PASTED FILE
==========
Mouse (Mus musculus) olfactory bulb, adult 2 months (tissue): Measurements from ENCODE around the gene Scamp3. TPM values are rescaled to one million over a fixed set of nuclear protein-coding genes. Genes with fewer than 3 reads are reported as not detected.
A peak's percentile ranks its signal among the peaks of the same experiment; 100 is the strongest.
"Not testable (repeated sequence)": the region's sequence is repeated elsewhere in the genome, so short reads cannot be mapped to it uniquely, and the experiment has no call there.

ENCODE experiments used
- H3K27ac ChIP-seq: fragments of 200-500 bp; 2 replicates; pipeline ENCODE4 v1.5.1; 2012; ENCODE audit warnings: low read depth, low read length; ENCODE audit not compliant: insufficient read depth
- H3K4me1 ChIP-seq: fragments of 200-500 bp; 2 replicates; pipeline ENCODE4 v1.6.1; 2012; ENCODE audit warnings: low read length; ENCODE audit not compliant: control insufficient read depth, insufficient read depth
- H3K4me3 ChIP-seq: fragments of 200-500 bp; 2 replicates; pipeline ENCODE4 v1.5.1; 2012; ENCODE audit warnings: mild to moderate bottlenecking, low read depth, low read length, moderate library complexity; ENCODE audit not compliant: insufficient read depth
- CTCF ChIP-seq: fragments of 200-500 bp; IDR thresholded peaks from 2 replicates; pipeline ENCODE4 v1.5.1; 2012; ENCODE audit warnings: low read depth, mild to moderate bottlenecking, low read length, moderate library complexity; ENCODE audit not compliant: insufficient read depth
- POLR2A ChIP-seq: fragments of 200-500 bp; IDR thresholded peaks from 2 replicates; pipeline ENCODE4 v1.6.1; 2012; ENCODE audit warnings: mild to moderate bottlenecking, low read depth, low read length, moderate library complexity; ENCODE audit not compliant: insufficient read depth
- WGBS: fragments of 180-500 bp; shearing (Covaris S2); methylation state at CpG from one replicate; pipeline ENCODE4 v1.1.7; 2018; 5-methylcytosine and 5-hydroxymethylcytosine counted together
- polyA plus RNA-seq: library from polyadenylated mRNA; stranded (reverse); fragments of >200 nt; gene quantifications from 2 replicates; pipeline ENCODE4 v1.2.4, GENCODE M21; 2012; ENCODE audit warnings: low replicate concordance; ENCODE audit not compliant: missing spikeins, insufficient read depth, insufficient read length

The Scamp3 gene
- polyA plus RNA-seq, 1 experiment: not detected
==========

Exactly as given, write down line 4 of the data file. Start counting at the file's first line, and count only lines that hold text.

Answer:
ENCODE experiments used